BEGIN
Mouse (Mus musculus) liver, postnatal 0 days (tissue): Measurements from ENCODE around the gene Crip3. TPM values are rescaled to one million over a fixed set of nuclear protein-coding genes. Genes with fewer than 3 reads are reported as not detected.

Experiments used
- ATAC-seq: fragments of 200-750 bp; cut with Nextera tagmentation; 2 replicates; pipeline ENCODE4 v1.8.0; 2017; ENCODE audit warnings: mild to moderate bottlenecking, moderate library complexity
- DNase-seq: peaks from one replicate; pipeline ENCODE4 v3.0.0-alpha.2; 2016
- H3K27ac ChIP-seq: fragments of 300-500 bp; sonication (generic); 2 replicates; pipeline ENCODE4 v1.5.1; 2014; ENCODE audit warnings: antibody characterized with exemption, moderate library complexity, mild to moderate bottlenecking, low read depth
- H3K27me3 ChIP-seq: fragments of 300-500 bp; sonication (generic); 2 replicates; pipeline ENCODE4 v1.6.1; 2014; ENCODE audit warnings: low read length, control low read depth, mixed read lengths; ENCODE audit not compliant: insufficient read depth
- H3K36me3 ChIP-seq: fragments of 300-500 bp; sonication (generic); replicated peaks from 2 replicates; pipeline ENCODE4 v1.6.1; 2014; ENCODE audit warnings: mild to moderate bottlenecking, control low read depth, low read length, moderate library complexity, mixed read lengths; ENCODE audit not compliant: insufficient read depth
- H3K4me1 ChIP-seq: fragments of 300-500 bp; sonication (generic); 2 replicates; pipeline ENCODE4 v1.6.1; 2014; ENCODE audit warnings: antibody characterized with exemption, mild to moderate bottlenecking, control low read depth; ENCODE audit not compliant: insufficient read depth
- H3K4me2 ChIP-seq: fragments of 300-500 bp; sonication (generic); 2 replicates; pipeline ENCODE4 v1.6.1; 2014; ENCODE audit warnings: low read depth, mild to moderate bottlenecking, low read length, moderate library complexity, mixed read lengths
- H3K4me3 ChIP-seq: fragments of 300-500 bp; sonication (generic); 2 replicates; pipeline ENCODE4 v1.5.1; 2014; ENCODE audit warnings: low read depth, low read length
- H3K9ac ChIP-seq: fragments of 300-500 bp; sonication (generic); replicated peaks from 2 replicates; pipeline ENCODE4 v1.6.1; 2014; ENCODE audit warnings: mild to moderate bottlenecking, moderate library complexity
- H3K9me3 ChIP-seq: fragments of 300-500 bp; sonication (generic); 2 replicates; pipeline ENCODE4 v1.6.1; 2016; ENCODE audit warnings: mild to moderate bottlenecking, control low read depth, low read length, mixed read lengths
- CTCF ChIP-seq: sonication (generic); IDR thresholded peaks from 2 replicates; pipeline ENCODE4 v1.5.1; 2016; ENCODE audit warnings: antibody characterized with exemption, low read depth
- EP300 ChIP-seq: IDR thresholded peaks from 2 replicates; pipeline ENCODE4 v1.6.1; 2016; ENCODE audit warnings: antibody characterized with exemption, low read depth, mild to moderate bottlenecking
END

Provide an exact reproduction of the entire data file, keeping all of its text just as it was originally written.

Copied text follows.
Mouse (Mus musculus) liver, postnatal 0 days (tissue): Measurements from ENCODE around the gene Crip3. TPM values are rescaled to one million over a fixed set of nuclear protein-coding genes. Genes with fewer than 3 reads are reported as not detected.

Experiments used
- ATAC-seq: fragments of 200-750 bp; cut with Nextera tagmentation; 2 replicates; pipeline ENCODE4 v1.8.0; 2017; ENCODE audit warnings: mild to moderate bottlenecking, moderate library complexity
- DNase-seq: peaks from one replicate; pipeline ENCODE4 v3.0.0-alpha.2; 2016
- H3K27ac ChIP-seq: fragments of 300-500 bp; sonication (generic); 2 replicates; pipeline ENCODE4 v1.5.1; 2014; ENCODE audit warnings: antibody characterized with exemption, moderate library complexity, mild to moderate bottlenecking, low read depth
- H3K27me3 ChIP-seq: fragments of 300-500 bp; sonication (generic); 2 replicates; pipeline ENCODE4 v1.6.1; 2014; ENCODE audit warnings: low read length, control low read depth, mixed read lengths; ENCODE audit not compliant: insufficient read depth
- H3K36me3 ChIP-seq: fragments of 300-500 bp; sonication (generic); replicated peaks from 2 replicates; pipeline ENCODE4 v1.6.1; 2014; ENCODE audit warnings: mild to moderate bottlenecking, control low read depth, low read length, moderate library complexity, mixed read lengths; ENCODE audit not compliant: insufficient read depth
- H3K4me1 ChIP-seq: fragments of 300-500 bp; sonication (generic); 2 replicates; pipeline ENCODE4 v1.6.1; 2014; ENCODE audit warnings: antibody characterized with exemption, mild to moderate bottlenecking, control low read depth; ENCODE audit not compliant: insufficient read depth
- H3K4me2 ChIP-seq: fragments of 300-500 bp; sonication (generic); 2 replicates; pipeline ENCODE4 v1.6.1; 2014; ENCODE audit warnings: low read depth, mild to moderate bottlenecking, low read length, moderate library complexity, mixed read lengths
- H3K4me3 ChIP-seq: fragments of 300-500 bp; sonication (generic); 2 replicates; pipeline ENCODE4 v1.5.1; 2014; ENCODE audit warnings: low read depth, low read length
- H3K9ac ChIP-seq: fragments of 300-500 bp; sonication (generic); replicated peaks from 2 replicates; pipeline ENCODE4 v1.6.1; 2014; ENCODE audit warnings: mild to moderate bottlenecking, moderate library complexity
- H3K9me3 ChIP-seq: fragments of 300-500 bp; sonication (generic); 2 replicates; pipeline ENCODE4 v1.6.1; 2016; ENCODE audit warnings: mild to moderate bottlenecking, control low read depth, low read length, mixed read lengths
- CTCF ChIP-seq: sonication (generic); IDR thresholded peaks from 2 replicates; pipeline ENCODE4 v1.5.1; 2016; ENCODE audit warnings: antibody characterized with exemption, low read depth
- EP300 ChIP-seq: IDR thresholded peaks from 2 replicates; pipeline ENCODE4 v1.6.1; 2016; ENCODE audit warnings: antibody characterized with exemption, low read depth, mild to moderate bottlenecking